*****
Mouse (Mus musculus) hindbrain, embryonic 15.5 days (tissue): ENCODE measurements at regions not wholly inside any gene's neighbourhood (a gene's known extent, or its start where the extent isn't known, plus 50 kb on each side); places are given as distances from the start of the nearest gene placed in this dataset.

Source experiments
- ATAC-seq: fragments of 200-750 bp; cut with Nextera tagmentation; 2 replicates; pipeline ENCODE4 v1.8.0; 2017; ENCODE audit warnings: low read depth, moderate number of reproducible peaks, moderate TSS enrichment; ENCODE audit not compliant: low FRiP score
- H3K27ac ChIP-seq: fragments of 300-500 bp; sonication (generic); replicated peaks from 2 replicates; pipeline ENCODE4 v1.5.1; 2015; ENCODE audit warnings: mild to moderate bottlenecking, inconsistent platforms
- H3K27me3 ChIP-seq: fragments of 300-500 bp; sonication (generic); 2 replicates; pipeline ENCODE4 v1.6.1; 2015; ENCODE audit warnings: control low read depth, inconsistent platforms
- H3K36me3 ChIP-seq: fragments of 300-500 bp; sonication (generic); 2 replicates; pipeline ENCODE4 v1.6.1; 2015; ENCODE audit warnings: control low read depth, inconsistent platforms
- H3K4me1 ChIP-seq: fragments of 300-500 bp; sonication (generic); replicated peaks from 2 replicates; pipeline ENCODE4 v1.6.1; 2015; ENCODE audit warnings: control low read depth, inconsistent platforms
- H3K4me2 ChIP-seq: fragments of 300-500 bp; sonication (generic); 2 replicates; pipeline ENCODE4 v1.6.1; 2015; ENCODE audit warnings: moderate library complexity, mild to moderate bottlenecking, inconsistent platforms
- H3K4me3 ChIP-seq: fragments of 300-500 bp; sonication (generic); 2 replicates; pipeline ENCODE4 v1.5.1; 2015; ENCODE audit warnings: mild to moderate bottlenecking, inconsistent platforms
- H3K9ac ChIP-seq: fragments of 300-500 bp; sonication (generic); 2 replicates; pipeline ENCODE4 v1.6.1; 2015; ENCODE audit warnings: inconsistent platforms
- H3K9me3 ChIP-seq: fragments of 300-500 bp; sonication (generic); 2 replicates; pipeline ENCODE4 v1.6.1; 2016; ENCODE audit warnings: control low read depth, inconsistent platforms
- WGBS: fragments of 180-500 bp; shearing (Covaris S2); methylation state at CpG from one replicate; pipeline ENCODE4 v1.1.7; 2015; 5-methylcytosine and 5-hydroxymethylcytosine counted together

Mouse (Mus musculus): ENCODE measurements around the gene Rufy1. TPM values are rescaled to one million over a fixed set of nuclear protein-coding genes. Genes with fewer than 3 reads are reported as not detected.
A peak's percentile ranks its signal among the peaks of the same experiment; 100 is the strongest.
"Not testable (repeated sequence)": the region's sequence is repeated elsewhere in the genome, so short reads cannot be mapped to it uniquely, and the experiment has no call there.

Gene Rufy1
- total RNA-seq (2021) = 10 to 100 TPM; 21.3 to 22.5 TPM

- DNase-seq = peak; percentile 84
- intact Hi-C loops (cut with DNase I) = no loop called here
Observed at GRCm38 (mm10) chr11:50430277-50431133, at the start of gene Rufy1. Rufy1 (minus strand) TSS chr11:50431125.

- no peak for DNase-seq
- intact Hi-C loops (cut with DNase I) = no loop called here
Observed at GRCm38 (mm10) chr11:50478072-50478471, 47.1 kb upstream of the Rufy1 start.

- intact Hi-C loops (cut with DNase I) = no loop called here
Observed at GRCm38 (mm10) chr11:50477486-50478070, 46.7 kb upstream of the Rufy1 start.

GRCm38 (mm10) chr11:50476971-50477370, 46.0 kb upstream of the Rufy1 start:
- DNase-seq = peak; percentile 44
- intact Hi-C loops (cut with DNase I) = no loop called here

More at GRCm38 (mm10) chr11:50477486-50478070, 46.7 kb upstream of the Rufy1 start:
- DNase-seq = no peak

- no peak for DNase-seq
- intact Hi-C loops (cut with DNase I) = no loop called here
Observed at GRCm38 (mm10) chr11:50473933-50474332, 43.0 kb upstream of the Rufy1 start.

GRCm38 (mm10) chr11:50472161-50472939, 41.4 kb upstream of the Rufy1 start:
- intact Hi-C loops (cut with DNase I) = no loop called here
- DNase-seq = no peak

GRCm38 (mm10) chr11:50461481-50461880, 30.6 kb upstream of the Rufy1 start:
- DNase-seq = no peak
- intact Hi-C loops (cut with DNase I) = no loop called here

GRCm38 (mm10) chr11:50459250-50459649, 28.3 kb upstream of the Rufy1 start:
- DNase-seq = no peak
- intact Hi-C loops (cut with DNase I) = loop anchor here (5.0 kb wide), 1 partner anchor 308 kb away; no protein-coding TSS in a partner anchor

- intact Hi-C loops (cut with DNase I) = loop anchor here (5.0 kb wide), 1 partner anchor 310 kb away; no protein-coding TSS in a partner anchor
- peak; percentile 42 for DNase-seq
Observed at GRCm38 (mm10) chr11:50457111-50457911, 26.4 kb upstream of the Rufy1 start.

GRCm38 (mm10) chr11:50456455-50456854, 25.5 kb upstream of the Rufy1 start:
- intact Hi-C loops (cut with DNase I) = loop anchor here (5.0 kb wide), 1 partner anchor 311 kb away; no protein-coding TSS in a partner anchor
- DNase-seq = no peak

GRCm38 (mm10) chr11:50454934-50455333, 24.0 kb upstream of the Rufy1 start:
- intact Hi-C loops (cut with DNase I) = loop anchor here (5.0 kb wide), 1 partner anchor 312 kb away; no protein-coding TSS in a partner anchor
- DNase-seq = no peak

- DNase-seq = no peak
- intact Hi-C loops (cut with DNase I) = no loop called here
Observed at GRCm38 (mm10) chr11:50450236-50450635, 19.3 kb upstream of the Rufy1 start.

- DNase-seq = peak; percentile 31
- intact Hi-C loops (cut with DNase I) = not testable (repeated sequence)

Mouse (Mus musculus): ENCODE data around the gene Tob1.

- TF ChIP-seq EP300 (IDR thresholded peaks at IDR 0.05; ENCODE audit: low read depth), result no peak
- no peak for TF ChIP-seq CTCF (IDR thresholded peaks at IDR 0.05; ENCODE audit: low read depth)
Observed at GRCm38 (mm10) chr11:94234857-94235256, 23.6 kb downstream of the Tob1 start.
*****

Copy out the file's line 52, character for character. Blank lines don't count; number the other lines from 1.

- DNase-seq = no peak